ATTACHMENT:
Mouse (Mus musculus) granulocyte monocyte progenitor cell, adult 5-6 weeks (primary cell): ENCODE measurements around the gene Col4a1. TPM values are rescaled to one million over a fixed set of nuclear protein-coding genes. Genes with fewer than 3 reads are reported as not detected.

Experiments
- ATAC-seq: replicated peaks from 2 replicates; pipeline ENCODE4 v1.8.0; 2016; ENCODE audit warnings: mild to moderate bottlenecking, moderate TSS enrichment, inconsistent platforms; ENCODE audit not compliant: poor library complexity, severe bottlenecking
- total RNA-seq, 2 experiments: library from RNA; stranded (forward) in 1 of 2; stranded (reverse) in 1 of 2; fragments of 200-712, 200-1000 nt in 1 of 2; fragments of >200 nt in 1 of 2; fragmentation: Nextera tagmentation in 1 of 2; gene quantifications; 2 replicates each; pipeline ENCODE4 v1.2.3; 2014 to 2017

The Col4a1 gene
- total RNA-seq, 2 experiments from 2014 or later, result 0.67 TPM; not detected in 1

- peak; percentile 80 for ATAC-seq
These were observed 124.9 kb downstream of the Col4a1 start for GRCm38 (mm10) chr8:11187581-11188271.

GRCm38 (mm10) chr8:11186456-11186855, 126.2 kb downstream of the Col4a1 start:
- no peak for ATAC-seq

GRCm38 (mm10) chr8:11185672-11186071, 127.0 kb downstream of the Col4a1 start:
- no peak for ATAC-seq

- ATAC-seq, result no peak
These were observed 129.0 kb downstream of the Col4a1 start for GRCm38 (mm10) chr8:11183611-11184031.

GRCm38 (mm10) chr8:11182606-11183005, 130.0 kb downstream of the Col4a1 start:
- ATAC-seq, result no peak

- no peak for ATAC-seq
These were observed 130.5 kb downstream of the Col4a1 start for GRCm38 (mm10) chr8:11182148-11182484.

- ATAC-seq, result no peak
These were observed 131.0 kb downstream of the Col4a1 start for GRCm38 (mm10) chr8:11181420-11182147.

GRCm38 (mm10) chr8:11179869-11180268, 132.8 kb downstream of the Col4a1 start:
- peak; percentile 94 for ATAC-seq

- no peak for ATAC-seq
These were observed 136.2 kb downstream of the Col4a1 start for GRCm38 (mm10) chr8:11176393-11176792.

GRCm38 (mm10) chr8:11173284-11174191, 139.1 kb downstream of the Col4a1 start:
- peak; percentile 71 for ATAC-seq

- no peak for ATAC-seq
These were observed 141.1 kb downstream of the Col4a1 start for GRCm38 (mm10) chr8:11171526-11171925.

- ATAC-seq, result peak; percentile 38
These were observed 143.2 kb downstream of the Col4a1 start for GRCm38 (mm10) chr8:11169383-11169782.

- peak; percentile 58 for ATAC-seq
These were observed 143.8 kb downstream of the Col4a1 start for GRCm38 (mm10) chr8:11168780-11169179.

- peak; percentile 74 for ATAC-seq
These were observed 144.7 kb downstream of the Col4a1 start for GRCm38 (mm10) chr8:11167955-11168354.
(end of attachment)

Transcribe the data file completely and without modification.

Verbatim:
Mouse (Mus musculus) granulocyte monocyte progenitor cell, adult 5-6 weeks (primary cell): ENCODE measurements around the gene Col4a1. TPM values are rescaled to one million over a fixed set of nuclear protein-coding genes. Genes with fewer than 3 reads are reported as not detected.

Experiments
- ATAC-seq: replicated peaks from 2 replicates; pipeline ENCODE4 v1.8.0; 2016; ENCODE audit warnings: mild to moderate bottlenecking, moderate TSS enrichment, inconsistent platforms; ENCODE audit not compliant: poor library complexity, severe bottlenecking
- total RNA-seq, 2 experiments: library from RNA; stranded (forward) in 1 of 2; stranded (reverse) in 1 of 2; fragments of 200-712, 200-1000 nt in 1 of 2; fragments of >200 nt in 1 of 2; fragmentation: Nextera tagmentation in 1 of 2; gene quantifications; 2 replicates each; pipeline ENCODE4 v1.2.3; 2014 to 2017

The Col4a1 gene
- total RNA-seq, 2 experiments from 2014 or later, result 0.67 TPM; not detected in 1

- peak; percentile 80 for ATAC-seq
These were observed 124.9 kb downstream of the Col4a1 start for GRCm38 (mm10) chr8:11187581-11188271.

GRCm38 (mm10) chr8:11186456-11186855, 126.2 kb downstream of the Col4a1 start:
- no peak for ATAC-seq

GRCm38 (mm10) chr8:11185672-11186071, 127.0 kb downstream of the Col4a1 start:
- no peak for ATAC-seq

- ATAC-seq, result no peak
These were observed 129.0 kb downstream of the Col4a1 start for GRCm38 (mm10) chr8:11183611-11184031.

GRCm38 (mm10) chr8:11182606-11183005, 130.0 kb downstream of the Col4a1 start:
- ATAC-seq, result no peak

- no peak for ATAC-seq
These were observed 130.5 kb downstream of the Col4a1 start for GRCm38 (mm10) chr8:11182148-11182484.

- ATAC-seq, result no peak
These were observed 131.0 kb downstream of the Col4a1 start for GRCm38 (mm10) chr8:11181420-11182147.

GRCm38 (mm10) chr8:11179869-11180268, 132.8 kb downstream of the Col4a1 start:
- peak; percentile 94 for ATAC-seq

- no peak for ATAC-seq
These were observed 136.2 kb downstream of the Col4a1 start for GRCm38 (mm10) chr8:11176393-11176792.

GRCm38 (mm10) chr8:11173284-11174191, 139.1 kb downstream of the Col4a1 start:
- peak; percentile 71 for ATAC-seq

- no peak for ATAC-seq
These were observed 141.1 kb downstream of the Col4a1 start for GRCm38 (mm10) chr8:11171526-11171925.

- ATAC-seq, result peak; percentile 38
These were observed 143.2 kb downstream of the Col4a1 start for GRCm38 (mm10) chr8:11169383-11169782.

- peak; percentile 58 for ATAC-seq
These were observed 143.8 kb downstream of the Col4a1 start for GRCm38 (mm10) chr8:11168780-11169179.

- peak; percentile 74 for ATAC-seq
These were observed 144.7 kb downstream of the Col4a1 start for GRCm38 (mm10) chr8:11167955-11168354.